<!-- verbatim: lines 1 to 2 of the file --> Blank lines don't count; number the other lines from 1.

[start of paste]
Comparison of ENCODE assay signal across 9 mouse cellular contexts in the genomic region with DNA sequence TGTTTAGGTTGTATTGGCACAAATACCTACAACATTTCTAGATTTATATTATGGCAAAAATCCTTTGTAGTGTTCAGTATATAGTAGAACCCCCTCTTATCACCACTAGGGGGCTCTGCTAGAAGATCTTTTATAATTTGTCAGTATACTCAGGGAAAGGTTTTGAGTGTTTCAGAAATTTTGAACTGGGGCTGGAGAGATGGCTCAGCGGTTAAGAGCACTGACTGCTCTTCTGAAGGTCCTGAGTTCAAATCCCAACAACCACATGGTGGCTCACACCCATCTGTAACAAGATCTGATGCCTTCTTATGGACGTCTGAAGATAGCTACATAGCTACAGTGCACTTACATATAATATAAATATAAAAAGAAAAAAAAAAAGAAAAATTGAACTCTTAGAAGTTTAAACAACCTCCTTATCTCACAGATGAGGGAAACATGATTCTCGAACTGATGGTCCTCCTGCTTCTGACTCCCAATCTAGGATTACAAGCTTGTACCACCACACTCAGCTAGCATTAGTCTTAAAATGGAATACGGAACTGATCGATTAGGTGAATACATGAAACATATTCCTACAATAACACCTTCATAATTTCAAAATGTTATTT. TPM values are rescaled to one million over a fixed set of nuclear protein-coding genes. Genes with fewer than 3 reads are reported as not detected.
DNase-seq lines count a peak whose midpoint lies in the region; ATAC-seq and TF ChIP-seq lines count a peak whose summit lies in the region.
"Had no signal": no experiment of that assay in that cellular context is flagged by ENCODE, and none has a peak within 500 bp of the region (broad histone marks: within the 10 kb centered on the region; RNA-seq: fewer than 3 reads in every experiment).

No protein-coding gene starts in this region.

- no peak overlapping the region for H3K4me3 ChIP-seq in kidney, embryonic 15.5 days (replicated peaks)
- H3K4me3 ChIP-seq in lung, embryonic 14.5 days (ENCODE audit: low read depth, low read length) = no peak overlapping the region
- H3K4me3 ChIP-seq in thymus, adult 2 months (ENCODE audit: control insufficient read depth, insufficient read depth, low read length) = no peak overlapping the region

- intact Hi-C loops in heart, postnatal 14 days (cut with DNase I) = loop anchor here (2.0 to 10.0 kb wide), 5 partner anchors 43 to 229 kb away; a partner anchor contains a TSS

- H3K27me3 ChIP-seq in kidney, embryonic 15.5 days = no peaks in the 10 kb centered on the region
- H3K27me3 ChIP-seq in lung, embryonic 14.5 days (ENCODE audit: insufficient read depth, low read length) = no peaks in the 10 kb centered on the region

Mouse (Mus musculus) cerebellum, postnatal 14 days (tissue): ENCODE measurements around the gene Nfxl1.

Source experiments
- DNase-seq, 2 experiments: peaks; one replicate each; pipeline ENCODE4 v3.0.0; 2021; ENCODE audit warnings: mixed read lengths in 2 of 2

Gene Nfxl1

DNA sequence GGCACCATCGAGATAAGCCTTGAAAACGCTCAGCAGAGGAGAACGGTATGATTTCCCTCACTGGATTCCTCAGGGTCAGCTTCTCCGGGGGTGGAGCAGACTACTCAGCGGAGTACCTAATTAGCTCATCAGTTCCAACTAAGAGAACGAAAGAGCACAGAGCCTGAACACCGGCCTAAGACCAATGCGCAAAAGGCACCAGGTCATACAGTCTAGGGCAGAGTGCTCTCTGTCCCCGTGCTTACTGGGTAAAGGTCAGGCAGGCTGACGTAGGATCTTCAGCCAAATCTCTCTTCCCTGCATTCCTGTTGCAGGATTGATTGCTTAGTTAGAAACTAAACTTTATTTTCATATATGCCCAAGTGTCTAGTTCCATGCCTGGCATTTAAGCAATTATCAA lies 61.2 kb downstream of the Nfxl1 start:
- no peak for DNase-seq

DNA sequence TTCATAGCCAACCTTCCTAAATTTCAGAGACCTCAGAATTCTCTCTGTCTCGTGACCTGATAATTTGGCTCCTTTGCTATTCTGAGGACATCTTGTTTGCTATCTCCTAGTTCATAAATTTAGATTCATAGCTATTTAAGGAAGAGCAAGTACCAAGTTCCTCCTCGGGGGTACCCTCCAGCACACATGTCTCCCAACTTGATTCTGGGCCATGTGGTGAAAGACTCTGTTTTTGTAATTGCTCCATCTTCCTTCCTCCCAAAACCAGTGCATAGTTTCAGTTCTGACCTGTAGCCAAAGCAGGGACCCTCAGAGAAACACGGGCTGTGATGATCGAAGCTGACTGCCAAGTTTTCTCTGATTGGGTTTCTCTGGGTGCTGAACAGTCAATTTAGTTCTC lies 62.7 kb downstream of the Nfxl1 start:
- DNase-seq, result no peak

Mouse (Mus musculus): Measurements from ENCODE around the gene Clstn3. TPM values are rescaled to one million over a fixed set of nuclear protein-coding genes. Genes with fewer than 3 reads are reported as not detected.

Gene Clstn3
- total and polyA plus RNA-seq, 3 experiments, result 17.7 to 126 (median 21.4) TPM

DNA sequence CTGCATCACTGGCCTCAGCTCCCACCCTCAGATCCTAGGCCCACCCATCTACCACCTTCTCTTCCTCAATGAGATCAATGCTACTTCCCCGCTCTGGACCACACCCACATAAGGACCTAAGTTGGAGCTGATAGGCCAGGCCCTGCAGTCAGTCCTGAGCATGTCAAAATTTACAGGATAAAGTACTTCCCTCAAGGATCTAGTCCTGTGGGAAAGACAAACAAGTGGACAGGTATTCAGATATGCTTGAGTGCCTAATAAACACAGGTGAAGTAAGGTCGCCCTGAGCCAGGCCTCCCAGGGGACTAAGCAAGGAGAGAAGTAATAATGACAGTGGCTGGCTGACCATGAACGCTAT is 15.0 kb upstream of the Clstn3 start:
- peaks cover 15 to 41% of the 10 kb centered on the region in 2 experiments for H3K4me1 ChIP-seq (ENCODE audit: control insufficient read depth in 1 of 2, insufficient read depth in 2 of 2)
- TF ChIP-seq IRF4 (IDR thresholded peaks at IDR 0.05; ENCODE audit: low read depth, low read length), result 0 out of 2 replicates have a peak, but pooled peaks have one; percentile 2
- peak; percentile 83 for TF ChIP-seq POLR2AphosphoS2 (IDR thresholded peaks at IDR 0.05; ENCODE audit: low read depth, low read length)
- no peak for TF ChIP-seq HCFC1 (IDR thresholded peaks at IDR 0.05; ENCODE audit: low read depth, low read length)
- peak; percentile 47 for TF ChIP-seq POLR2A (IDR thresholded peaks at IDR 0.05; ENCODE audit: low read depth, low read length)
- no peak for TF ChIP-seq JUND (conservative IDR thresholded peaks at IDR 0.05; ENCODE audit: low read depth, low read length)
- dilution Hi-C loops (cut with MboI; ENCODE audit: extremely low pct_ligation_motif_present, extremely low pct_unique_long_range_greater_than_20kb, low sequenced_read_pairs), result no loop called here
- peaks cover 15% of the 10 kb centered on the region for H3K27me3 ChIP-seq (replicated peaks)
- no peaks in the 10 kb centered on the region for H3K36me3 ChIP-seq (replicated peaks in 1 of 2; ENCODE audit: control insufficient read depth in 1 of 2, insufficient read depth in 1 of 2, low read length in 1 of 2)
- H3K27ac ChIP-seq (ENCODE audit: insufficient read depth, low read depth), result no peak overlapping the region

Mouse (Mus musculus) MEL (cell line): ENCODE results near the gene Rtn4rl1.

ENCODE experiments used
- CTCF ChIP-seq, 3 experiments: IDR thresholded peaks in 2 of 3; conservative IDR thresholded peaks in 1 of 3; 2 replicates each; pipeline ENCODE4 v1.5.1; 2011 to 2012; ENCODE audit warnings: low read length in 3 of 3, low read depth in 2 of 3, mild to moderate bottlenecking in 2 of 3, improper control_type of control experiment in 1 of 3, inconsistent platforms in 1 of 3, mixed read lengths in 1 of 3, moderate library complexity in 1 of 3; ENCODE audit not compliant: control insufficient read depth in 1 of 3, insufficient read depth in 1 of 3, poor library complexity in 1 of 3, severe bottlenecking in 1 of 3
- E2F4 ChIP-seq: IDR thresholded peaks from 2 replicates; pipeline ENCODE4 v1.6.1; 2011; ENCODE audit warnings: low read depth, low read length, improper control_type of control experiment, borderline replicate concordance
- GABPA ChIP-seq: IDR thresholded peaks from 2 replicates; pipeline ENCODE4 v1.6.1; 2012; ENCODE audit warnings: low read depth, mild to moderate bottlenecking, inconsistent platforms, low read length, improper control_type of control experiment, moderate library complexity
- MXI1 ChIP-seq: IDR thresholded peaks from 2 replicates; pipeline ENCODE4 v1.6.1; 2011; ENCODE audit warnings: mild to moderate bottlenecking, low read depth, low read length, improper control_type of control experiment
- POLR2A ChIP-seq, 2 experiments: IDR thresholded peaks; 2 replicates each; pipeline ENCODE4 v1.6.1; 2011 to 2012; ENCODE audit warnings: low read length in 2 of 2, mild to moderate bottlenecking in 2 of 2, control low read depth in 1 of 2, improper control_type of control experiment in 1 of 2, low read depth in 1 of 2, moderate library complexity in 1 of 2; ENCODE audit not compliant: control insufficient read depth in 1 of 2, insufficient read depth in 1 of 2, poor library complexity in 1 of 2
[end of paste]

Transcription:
Comparison of ENCODE assay signal across 9 mouse cellular contexts in the genomic region with DNA sequence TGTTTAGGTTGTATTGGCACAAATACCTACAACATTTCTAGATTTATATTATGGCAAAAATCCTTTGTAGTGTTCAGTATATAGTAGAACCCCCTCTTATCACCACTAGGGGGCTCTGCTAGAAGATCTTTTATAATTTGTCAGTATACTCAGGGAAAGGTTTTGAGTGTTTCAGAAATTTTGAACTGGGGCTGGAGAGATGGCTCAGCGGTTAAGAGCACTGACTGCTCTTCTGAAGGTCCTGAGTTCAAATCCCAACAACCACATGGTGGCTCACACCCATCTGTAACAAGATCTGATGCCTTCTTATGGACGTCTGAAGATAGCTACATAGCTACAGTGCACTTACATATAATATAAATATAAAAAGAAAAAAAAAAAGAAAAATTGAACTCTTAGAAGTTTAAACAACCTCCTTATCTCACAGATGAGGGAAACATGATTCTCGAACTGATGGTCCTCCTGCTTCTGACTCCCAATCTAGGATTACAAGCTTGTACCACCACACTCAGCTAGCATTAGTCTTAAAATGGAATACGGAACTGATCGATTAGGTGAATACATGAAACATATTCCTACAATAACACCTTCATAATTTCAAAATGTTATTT. TPM values are rescaled to one million over a fixed set of nuclear protein-coding genes. Genes with fewer than 3 reads are reported as not detected.
DNase-seq lines count a peak whose midpoint lies in the region; ATAC-seq and TF ChIP-seq lines count a peak whose summit lies in the region.